'It's tricky because you have to be a registered broker with the state department in order to transfer US military items.(The Raven and its parts are definitely military items.) Otherwise, you're breaking US law.

'I'm not really registered, so I hope that is not a problem for you :)'.

Friday, April 1, 2011

Dying bats will cost U.S. economy up to $50 billion.

From ScienceDaily:
Bats in North America are under a two-pronged attack but they are not the only victim -- so is the U.S. economy. Gary McCracken, head of the Department of Ecology and Evolutionary Biology at the University of Tennessee, Knoxville, analyzed the economic impact of the loss of bats in North America in agriculture and found it to be in the $3.7 to $53 billion a year range.

McCracken's findings are published in the April edition of Science. McCracken conducted his study with Justin Boyles of the University of Pretoria in South Africa, Paul Cryan of the U.S. Geological Survey and Thomas Kunz of Boston University.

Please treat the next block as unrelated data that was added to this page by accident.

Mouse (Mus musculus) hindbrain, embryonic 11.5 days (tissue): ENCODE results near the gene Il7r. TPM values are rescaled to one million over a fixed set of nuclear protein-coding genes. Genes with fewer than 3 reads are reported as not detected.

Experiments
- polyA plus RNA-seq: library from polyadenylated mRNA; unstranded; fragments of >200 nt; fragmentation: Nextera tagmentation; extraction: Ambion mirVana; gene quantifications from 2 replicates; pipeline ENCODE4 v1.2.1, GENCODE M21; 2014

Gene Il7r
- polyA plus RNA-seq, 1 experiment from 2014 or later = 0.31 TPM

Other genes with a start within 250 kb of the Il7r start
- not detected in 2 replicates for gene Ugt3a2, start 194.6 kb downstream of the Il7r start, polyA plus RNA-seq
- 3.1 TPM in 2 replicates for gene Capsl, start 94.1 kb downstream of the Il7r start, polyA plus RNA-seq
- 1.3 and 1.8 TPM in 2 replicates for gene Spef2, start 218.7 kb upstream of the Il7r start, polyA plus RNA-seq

Since 2006, more than a million bats have died due to a fungal disease called White-Nose Syndrome (WNS). At the same time, several migratory tree-dwelling species are being killed in unprecedented numbers by wind turbines. This hurts the economy because bats' diet of pest insects reduces the damage the insects cause to crops and decreases the need for pesticides.

In fact, the researchers estimate the value of bats to the agricultural industry is roughly $22.9 billion a year, with the extremes ranging as low as $3.7 and $53 billion a year.